Bonjou dear friends of MCLC,
Three teachers, the principal, and 2 bi-racial students who served as translators, visited from Fayerweather Street School. They brought new Mother Tongue Books made by their pre-k through 4th grade students. They brought and taught strategy games for which we had asked. They provided guidance on class management and how to make our lessons more concrete. We worked with microscopes looking at water drops and vegetable tissue.
Local Arts Center
Several adults and students are engaged in weaving trash receptacles and chairs, embroidering bags and clothes. We feel confident this project will eliminate our plastic trash problem by encouraging neighbors to buy local goods.
We had a Saturday meeting with teachers and community members from Gransous, Bwanwa, Masikren, and Matènwa. The theme was: How do we build a democratic community? The discussion topics that emerged were very interesting. “Can a community develop in the midst of conflict? What is democracy? Can a community develop when there discrimination?
Whole School Meeting
Students share their feelings about what went well at school and didn’t go well for them, praising each other for positive behavior. After that several classes share something they have been working on in their classroom.
MCLC Friends, we hope you are pleased to receive this information.
Direction Committee Secretary Millienne Angervil
Translated by Chris Low
Dear MCLC Supporters,
We thank you for our dedication to the vital work happening in the Matènwa Community. Haggerty School (Cambridge, Massachusetts) librarian, Karen Kosko, connected us to FACES children’s magazine. We have been working on two projects: one featuring 10 students between the ages of 9 – 14 and one longer photo interview of a junior high student for FACES’ Fall 2011 publication.
My name is Peter-Frantz. I am eleven years old. I was born and raised in Haiti. I live in Nan Jozen, La Gonave. My school has a library where I can do research. I like Haiti very much because it has a beautiful culture and a beautiful language: Creole. I like to drink coffee because the Haitian coffee is the number one coffee in the world. In my country people have lots of respect for others regardless of where you are from. I am proud to be Haitian.
MIT linguist professor, Michel DeGraff, has a grant this year to work on technology-enhanced and Kreyòl-based education. He is currently at the stage of working with an evolving team of educators and programmers to produce a suite of Kreyòl and computer-based games for the teaching of 4th grade math. He has been working with the MCLC teachers this year, having made four visits to the site so far to brainstorm and plan a controlled experiment to evaluate the effects of such games.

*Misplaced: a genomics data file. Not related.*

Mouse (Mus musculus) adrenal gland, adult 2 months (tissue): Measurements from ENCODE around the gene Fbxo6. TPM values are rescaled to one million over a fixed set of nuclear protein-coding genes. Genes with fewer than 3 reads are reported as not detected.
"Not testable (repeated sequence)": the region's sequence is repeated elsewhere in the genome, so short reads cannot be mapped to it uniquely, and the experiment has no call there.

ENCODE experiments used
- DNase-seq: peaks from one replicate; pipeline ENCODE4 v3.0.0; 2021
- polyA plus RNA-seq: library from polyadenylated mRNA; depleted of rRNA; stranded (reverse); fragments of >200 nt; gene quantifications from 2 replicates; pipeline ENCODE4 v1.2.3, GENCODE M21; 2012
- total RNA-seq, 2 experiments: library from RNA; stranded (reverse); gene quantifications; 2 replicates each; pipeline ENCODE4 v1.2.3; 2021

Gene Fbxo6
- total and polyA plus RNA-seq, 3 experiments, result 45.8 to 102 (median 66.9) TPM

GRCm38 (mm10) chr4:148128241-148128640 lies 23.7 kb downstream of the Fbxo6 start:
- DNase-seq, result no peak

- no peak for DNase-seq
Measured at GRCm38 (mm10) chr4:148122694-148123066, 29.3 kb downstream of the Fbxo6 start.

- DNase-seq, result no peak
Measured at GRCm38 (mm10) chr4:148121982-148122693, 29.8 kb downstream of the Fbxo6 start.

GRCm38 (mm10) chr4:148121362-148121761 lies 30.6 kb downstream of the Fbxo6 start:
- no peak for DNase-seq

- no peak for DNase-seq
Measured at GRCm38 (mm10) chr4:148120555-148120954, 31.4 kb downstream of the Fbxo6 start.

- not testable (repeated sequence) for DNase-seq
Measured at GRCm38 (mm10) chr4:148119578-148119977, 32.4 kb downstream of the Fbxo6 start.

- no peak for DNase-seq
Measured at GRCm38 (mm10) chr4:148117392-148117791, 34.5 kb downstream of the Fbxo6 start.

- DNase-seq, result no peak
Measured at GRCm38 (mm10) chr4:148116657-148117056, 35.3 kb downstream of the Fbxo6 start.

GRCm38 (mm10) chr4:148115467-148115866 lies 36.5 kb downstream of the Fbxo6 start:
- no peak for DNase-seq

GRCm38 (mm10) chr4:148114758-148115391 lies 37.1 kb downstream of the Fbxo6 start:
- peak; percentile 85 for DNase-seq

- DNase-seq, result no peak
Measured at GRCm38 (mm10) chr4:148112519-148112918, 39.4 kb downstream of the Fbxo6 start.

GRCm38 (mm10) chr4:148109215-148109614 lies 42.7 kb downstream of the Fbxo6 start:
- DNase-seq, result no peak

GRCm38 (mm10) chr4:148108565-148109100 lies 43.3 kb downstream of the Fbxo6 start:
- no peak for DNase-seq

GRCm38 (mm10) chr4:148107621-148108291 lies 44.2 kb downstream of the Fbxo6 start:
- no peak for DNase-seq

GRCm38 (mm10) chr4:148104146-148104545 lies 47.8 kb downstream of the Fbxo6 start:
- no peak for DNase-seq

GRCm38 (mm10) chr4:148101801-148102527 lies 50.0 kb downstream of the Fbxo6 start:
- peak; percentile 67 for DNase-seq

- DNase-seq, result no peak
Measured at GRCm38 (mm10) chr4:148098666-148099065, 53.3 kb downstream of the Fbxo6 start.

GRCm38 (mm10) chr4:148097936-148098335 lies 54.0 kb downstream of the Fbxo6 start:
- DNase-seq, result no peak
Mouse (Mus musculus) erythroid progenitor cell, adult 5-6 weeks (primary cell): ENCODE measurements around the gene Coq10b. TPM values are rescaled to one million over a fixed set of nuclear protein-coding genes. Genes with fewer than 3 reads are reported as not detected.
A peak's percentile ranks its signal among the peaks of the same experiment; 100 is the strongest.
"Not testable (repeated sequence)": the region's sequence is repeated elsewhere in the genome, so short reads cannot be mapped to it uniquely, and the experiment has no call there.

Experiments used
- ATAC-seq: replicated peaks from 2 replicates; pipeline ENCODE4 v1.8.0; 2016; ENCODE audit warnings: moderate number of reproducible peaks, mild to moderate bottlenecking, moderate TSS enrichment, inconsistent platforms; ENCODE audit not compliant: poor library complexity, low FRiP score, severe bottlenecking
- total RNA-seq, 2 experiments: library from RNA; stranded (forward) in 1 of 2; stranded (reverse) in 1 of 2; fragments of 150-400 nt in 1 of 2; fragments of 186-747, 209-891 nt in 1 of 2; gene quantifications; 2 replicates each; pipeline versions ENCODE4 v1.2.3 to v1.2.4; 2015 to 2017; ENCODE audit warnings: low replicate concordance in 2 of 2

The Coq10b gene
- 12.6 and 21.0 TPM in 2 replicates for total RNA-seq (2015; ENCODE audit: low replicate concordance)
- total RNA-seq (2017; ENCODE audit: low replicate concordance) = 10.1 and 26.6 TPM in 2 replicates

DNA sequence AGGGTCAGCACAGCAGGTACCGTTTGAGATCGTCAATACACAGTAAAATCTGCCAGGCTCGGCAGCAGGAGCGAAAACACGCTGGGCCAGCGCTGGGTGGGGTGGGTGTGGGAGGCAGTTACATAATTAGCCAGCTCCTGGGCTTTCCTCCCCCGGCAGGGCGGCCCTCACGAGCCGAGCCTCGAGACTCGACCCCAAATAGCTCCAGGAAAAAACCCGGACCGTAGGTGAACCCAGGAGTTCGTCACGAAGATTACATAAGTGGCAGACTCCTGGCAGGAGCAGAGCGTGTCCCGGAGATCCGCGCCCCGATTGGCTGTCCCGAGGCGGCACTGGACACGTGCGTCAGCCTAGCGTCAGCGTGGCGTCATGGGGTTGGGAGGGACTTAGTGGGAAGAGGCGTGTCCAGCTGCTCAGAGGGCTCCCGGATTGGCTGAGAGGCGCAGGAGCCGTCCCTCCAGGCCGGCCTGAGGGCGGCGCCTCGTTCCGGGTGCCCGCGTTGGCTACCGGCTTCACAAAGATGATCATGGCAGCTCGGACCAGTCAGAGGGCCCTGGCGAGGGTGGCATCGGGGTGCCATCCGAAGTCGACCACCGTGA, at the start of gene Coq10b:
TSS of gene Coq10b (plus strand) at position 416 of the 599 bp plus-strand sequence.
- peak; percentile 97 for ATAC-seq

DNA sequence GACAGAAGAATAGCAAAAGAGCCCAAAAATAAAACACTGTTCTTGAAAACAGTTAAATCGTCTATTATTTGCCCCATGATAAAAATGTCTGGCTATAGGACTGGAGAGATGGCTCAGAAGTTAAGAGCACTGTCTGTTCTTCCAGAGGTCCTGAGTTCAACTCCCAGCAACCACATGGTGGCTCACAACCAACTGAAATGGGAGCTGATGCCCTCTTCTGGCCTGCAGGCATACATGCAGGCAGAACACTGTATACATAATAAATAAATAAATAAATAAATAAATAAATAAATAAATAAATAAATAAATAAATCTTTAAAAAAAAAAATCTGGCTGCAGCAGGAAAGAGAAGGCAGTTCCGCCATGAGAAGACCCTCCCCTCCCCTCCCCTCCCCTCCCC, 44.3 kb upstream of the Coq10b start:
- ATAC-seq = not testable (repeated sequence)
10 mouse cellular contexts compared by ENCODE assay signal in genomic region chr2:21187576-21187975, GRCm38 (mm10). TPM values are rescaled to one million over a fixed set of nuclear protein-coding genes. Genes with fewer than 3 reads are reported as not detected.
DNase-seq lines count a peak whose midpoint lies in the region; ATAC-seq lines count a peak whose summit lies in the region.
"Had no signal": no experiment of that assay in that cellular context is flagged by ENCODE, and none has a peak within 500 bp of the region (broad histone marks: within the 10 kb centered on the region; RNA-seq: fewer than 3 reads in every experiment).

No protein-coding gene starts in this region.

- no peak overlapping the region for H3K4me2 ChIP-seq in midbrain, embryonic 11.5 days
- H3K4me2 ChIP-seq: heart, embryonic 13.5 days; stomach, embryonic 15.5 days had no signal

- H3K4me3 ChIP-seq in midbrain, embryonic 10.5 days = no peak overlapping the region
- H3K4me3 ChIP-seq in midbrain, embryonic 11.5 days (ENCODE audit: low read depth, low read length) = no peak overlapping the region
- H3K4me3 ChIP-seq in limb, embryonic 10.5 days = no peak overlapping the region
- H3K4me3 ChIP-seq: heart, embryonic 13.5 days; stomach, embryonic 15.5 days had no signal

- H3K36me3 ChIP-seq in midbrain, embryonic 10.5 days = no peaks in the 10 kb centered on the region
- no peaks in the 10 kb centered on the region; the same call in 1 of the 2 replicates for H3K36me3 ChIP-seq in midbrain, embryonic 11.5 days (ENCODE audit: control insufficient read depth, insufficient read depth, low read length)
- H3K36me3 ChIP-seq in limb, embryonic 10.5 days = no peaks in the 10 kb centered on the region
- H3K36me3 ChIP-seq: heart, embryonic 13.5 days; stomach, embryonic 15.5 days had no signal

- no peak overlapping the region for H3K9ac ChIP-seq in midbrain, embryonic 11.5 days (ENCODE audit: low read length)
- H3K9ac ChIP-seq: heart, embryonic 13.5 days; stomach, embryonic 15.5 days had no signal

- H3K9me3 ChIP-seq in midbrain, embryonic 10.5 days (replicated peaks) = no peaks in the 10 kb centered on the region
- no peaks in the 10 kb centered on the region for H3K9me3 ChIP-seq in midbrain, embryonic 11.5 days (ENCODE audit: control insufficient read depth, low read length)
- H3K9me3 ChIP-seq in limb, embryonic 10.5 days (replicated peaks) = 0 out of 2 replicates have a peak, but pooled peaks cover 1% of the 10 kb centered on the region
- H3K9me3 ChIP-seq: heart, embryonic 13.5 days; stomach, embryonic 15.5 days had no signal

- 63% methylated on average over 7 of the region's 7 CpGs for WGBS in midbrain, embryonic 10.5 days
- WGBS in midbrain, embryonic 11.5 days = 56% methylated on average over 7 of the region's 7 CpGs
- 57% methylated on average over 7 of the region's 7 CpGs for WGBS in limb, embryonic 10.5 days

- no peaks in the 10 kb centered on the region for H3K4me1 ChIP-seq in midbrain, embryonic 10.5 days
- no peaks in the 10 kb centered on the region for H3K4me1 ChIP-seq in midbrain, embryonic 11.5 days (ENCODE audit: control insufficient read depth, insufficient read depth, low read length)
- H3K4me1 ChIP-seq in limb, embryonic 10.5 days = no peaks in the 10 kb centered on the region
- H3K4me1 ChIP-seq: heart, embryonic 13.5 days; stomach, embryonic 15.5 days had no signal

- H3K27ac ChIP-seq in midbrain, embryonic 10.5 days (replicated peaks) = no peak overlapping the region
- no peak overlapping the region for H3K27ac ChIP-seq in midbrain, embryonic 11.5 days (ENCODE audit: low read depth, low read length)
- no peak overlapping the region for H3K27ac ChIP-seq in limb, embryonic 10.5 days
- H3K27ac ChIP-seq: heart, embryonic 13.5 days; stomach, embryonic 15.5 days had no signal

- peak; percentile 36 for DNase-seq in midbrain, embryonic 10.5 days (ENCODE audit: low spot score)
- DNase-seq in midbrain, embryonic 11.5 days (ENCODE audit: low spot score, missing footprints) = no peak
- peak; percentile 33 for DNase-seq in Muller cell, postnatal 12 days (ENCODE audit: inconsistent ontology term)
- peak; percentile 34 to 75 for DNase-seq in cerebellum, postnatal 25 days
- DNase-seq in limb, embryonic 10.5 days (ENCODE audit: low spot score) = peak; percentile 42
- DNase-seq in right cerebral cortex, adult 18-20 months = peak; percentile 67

You can see an excerpt that’s currently being translated (with voice-over) on plate tectonics, along with another video on photosynthesis at http://haiti.mit.edu/2010/10/22/blossoms-video-with-kreyo/ . The original videos are at http://blossoms.mit.edu/video/adam.html and http://blossoms.mit.edu/video/vandiver.html. Also in the works: subtitles for a calculus video from MIT’s OpenCourseWare: http://haiti.mit.edu/2010/10/13/mit-ocw-videos-with-creole/
Michel is still looking for more programmers with knowledge of Kreyòl and 4th grade math, further down the road we’ll need help from researchers familiar with Haiti, educational technology and experience in assessing educational interventions.
Chris Low, Executive Director
A picture tells a thousand words. With all the disheartening news one can get very discouraged and feel that contributing to Haiti is like throwing money into a hole in the ground. The Matènwa community assures you that your contributions are making our land fertile and the growth of the children’s accomplishments in their social and academic lives tangible. They are making holes in the ground to plant trees, fruits, and vegetables.
When you feel that Haiti is caught in an endless cycle of despair remember MCLC’s school cycle and discussion circles. Each annual cycle shows progress, their circles encourage critical thinking skills and self-determination.
The MCLC teachers’ work is vital to a successful collaborative model.
Please share these pictures to tell the positive story.
Preschoolers in the Garden
Whole School Weekly Meeting
Story Time in the Library
Every dollar counts. Thank you for remembering us each month.
Chris Low in behalf of MCLC
Dear Friends of Matènwa,
During difficult times change and new life emerges. We are beginning our 15th year with new administrative structures and roles. Abner Sauveur and I, co-founders and co-directors for the last 14 years will now be able to do more outreach to other schools in Haiti and the US as our new team of directors, Ezner Angervil Chair, Millienne Angervil-Petion Secretary, and Roseline Obel Resources Manager, take over the daily administration of the school. Abner will promote school gardens and pedagogy in and beyond Matènwa, and I will be executive director of MCLC, as well as focusing on the creation of more Mother Tongue Books and school partners.
Our team spent two and a half weeks in the Boston area observing and in conversation with classroom teachers, students, and administrators at the Fayerweather Street, Atrium, Belmont Day, Rafael Hernandez, and John M. Tobin Schools. This trip was sponsored by the Fayerweather Street School’s Matènwa Teacher Exchange grant. The team met with the newly formed Friends of Matènwa Board. They then returned to do a week of orientation. The trip is already bearing fruit.
Yesterday’s email from Millienne read, “ We had a great opening day of school. After sitting in a big circle to welcome students and their parents, they entered their classrooms. Teachers explained what they planned for the year and discussed expectations for parent participation. We had each parent talk about their child. It was a truly exciting day!”
Executive Director MCLC